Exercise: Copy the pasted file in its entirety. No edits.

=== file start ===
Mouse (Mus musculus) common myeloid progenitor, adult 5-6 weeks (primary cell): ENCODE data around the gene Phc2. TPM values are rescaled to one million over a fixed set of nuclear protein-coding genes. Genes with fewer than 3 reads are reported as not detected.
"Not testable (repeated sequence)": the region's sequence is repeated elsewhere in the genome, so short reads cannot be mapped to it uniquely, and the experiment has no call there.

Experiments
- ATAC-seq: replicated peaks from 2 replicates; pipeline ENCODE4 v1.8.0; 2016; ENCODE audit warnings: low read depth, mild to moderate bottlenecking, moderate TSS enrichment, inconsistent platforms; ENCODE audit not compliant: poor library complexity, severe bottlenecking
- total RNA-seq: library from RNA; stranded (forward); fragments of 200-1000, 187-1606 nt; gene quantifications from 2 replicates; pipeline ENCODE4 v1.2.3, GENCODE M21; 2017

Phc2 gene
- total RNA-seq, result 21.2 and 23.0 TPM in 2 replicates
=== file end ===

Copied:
Mouse (Mus musculus) common myeloid progenitor, adult 5-6 weeks (primary cell): ENCODE data around the gene Phc2. TPM values are rescaled to one million over a fixed set of nuclear protein-coding genes. Genes with fewer than 3 reads are reported as not detected.
"Not testable (repeated sequence)": the region's sequence is repeated elsewhere in the genome, so short reads cannot be mapped to it uniquely, and the experiment has no call there.

Experiments
- ATAC-seq: replicated peaks from 2 replicates; pipeline ENCODE4 v1.8.0; 2016; ENCODE audit warnings: low read depth, mild to moderate bottlenecking, moderate TSS enrichment, inconsistent platforms; ENCODE audit not compliant: poor library complexity, severe bottlenecking
- total RNA-seq: library from RNA; stranded (forward); fragments of 200-1000, 187-1606 nt; gene quantifications from 2 replicates; pipeline ENCODE4 v1.2.3, GENCODE M21; 2017

Phc2 gene
- total RNA-seq, result 21.2 and 23.0 TPM in 2 replicates